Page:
An estimated 300,000 hunters will make their way to Ohio’s forests and fields as this year’s deer gun hunting season kicks off this weekend, according to the Ohio Department of Natural Resources Division of Wildlife.
In 2020, hunters harvested a total of 92,310 deer during the gun seasons, with 71,651 deer taken during the week-long gun season, plus 14,864 deer during the gun weekend. Youth hunters harvested 5,795 deer during the two-day youth weekend. The 2020 statewide gun seasons total increased nearly 10% from the three-year average of 83,935 deer. Last year, nearly 410,000 deer permits were purchased or issued.
Hunters aged 17 and under will have the opportunity to pursue deer with a firearm during the two-day youth season, Nov. 20-21. All hunters have the chance to hunt the 2021 gun season from Monday, Nov. 29 to Sunday, Dec. 5, and again on Saturday and Sunday, Dec. 18-19.
While deer hunting is widespread throughout Ohio, harvest hotspots are found mostly in the eastern half of the state. Coshocton (3,037 deer harvested), Tuscarawas (2,996), Ashtabula (2,850), Muskingum (2,611), and Knox (2,611) counties led the state in gun harvest in 2020.
Before heading out this year, check the 2021-22 Ohio hunting regulations booklet for county-specific bag limits and updates on permits. Special regulations apply for hunters within the newly established Chronic Wasting Disease surveillance area in all or portions of Wyandot, Hardin, and Marion counties.
Hunters may take only one antlered deer. Legal hunting equipment for all deer gun seasons includes specific shotguns, muzzleloaders, handguns, straight-walled cartridge rifles, and archery equipment. More information is available at wildohio.gov or by calling 1-800-WILDLIFE (1-800-945-3543).
Deer hunting takes patience and skill to ensure an ethical and clean shot. Getting acclimated to new equipment or reacquainted with your old favorites is always essential before heading into the woods. Ohio offers many options to improve your skills. Find a place to practice near you on the public shooting ranges page at wildohio.gov.
The free HuntFish OH mobile app can be downloaded to conveniently purchase fishing and hunting licenses, check game, view wildlife area maps, and much more. The HuntFish OH mobile app is available for Android and iOS users and can be found in the app store. Users can access the Division of Wildlife’s online system to check harvested deer while out in the field.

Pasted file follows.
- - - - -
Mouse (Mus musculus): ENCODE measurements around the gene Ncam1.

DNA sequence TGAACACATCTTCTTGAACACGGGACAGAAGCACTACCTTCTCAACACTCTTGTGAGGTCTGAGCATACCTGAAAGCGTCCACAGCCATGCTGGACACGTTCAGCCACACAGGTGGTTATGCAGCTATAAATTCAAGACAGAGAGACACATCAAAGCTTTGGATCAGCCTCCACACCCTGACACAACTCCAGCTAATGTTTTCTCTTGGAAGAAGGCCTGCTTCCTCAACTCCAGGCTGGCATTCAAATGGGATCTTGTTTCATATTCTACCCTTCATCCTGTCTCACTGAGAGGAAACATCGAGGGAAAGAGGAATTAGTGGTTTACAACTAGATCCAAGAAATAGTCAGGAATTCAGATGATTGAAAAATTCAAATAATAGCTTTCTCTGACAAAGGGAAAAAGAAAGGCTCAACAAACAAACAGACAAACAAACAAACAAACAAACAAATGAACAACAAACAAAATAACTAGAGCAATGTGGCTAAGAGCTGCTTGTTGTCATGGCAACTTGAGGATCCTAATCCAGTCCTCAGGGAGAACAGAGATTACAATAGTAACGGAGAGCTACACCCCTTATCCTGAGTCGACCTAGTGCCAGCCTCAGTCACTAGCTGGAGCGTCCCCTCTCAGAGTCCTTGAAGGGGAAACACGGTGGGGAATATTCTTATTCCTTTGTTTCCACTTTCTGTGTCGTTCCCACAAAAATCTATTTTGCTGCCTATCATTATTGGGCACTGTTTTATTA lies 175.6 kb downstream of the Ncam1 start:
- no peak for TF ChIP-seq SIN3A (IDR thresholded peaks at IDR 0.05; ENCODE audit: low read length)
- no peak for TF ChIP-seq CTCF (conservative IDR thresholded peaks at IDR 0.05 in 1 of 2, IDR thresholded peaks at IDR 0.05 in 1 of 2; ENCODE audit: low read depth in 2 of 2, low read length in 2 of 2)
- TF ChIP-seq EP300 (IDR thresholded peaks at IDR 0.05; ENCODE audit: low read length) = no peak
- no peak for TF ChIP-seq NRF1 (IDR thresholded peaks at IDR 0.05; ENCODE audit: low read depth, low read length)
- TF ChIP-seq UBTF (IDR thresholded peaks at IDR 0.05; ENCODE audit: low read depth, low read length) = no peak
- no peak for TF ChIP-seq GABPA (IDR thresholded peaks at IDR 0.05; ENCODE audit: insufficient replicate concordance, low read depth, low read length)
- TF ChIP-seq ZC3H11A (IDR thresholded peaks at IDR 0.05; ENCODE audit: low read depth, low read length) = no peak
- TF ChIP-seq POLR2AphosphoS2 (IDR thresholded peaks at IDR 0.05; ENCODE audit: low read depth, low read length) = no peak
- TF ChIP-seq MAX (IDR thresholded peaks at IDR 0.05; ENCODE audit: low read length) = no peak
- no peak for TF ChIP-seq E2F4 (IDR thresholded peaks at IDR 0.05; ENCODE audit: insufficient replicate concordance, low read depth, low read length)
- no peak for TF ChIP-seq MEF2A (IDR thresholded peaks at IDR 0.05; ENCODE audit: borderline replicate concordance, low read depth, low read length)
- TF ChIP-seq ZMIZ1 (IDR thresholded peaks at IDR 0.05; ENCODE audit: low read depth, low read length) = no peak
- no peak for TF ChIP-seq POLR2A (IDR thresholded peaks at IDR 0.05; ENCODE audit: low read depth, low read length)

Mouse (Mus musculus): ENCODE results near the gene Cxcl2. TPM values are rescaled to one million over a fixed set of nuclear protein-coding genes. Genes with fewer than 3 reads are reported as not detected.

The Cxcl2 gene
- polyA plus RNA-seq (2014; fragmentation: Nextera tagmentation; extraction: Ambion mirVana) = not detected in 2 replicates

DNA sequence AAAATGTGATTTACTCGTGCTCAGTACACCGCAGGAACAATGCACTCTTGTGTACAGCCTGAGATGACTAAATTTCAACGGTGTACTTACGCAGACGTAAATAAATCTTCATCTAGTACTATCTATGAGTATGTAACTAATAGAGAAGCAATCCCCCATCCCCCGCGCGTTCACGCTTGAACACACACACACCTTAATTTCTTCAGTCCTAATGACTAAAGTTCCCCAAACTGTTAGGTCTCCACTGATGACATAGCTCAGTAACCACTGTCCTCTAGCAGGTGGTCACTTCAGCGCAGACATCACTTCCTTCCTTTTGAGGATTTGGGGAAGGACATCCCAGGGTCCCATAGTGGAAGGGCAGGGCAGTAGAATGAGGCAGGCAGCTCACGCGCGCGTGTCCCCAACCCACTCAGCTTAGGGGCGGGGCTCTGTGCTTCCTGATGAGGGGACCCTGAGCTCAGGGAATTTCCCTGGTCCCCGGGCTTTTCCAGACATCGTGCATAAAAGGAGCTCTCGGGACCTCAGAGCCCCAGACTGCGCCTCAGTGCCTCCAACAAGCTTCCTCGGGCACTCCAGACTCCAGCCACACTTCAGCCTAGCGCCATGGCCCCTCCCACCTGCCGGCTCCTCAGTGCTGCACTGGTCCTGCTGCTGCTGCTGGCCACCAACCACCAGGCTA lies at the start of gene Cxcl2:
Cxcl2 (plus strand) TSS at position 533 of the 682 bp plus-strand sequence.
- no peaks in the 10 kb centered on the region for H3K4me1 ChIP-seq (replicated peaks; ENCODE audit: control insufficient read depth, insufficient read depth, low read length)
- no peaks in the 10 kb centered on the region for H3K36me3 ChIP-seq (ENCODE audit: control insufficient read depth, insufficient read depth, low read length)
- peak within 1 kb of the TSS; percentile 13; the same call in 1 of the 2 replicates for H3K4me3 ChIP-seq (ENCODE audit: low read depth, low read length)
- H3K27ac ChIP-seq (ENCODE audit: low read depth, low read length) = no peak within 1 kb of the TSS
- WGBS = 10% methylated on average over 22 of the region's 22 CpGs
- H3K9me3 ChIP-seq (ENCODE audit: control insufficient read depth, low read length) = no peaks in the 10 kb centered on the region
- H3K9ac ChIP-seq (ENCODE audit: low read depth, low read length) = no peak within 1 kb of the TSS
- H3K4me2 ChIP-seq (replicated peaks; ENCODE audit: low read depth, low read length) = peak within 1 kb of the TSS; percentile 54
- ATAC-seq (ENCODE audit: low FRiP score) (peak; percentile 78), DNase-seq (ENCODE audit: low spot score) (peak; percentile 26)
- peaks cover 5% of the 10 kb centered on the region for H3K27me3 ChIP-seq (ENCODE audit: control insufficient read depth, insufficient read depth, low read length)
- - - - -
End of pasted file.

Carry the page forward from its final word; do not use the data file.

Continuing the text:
Help protect Ohio’s wildlife resources. Report any violations to the division’s Turn-In-a-Poacher (TIP) hotline by calling 1-800-POACHER (1-800-762-2437). All reports remain anonymous, and tipsters may be eligible for a cash reward.
The Division of Wildlife wants to help new and experienced hunters make the most of their outdoor adventures. Visit the Wild Ohio Harvest Community page at wildohio.gov for information on getting started, hunting opportunities, and delicious wild game recipes.
• In my last column, I talked about how the deer movement was picking up and the rut had to be getting close to full swing. According to the harvest numbers, it looks like I was correct. Ohio bowhunters checked 4,795 white-tailed deer on Saturday, Nov. 6, the highpoint for the Buckeye State’s archery season, according to the ODNR Division of Wildlife. In fact, the three day stretch of November 5, 6, and 7 are the top three harvest days so far. The first two weeks of November are traditionally a tremendous time to hunt deer with a bow in Ohio.
In total, bowhunters across Ohio have harvested 66,626 deer as of Sunday, Nov. 14. The three-year average for deer harvested over the same eight-week period in 2018, 2019, and 2020 is 65,271.
Ohio’s top 10 counties for deer harvested during the first eight weekends of the 2021-22 deer season include: Coshocton (2,534), Tuscarawas (1,953), Licking (1,884), Muskingum (1,788), Knox (1,763), Holmes (1,707), Ashtabula (1,689), Guernsey (1,608), Trumbull (1,607), and Richland (1,341).
Bowhunting for white-tailed deer has become increasingly popular in Ohio, especially during October and November. These months mark the peak of the rut, or breeding season, for deer. They are moving through the landscape more readily this time of year as bucks pursue does, making it an exciting time to be out in the field.
Until next time, Good Hunting and Good Fishing!
Ken Parrott is an Agricultural Science teacher with Northmor High School.